He concludes, “I would like to say thank you to everyone for their support. While it hasn’t always been over smooth waters, and it shouldn’t be, it’s been a big learning experience for me. Next year, when I am back in my cabin as the doctor, I will have a much better appreciation for the success of the Haunted House. I will be happy to lend my experience to the next chairman.”

As for this writer and Jaycee, I’m excited because each of the main cabins is being created and run by long-time Jaycee Haunted House veterans — many have been involved with the Haunted House since its inception in 1989. They know what works and what doesn’t, what’s scary, and what isn’t. They have the experience to make this the best Haunted House yet.

I’m very impressed by the look of the nearly completed cabins. The attention to detail is incredible. Bob and Sandy’s cabin, for example, has been completely repainted so that the walls look like old bricks. There are frontier-style lanterns and many other touches for authenticity — including the noose hanging from the gallows in the center of the living room! It sounds cliché but it’s true: They’re putting heart and soul into this project.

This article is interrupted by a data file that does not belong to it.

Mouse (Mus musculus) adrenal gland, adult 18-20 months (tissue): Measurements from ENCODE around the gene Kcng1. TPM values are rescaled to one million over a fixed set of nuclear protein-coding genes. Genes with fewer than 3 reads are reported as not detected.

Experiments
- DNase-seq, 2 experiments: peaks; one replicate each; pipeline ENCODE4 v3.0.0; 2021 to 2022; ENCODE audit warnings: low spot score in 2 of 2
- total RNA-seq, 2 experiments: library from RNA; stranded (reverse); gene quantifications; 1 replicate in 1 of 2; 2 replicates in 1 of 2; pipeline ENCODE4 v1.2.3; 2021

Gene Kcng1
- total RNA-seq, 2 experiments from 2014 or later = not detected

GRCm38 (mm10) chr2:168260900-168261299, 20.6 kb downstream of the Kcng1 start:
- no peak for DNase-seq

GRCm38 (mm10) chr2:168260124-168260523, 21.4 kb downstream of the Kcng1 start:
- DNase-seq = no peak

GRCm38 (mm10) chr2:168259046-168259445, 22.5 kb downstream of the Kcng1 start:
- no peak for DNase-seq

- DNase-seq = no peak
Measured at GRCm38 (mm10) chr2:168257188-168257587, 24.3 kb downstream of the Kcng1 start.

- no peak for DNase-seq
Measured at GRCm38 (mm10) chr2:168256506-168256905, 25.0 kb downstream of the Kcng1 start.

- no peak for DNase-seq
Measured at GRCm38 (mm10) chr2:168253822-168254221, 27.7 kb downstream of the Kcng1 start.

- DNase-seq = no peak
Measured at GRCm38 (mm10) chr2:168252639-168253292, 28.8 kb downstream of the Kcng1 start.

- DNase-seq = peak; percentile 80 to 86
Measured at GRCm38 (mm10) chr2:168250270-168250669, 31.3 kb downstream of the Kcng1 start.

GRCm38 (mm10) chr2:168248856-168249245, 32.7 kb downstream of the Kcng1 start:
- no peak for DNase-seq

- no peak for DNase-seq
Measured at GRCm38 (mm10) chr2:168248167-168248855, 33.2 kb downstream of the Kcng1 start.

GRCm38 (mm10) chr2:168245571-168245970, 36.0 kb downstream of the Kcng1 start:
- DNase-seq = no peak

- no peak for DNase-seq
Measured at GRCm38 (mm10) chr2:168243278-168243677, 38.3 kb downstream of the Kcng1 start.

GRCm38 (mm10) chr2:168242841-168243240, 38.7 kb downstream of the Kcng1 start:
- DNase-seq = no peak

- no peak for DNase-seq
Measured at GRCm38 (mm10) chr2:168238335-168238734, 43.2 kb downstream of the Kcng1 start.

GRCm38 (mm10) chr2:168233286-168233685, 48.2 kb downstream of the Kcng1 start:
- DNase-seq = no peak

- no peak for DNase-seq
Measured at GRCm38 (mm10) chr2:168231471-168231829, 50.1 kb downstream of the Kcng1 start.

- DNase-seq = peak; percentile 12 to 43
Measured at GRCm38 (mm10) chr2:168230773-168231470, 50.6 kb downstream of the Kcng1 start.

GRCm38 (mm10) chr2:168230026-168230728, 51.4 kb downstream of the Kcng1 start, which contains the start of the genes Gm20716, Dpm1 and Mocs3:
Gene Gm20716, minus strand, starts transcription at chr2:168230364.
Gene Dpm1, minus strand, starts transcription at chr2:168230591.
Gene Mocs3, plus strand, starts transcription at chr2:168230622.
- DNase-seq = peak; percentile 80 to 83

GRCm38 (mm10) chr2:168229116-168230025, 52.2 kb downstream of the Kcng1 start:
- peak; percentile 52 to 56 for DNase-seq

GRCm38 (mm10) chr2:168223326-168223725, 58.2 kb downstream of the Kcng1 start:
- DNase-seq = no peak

The Jaycee Haunted House means a lot to me. My own family has commented I am “weirder than usual” this time of year and I admit that’s true. It does feel good giving so much back to Foxboro, seeing all my Jaycee friends and it’s amazing fun getting all dressed up and scaring people. But it’s more than that. The Haunted House takes on a life of its own; it’s a mega-event, one that simply takes over our lives. Resistance is futile. You will be assimilated!

If you’re as into Halloween as we are, the Jaycees Haunted House is the place to be. We’ll scare you, make you laugh, and you’ll have fun. You get the heart-felt love for this project that the Jaycees offer. You get our sincere effort to put on the best show possible. You directly benefit Foxboro. You get to be part of something special.

Come to our Jaycee Haunted House. Lynn Freerksen sums it up best with these words, “The Haunted House is where the Jaycee heart is. We love this stuff and we’ve gotten mighty creative over the years and it just keeps getting better.”

I couldn’t agree more.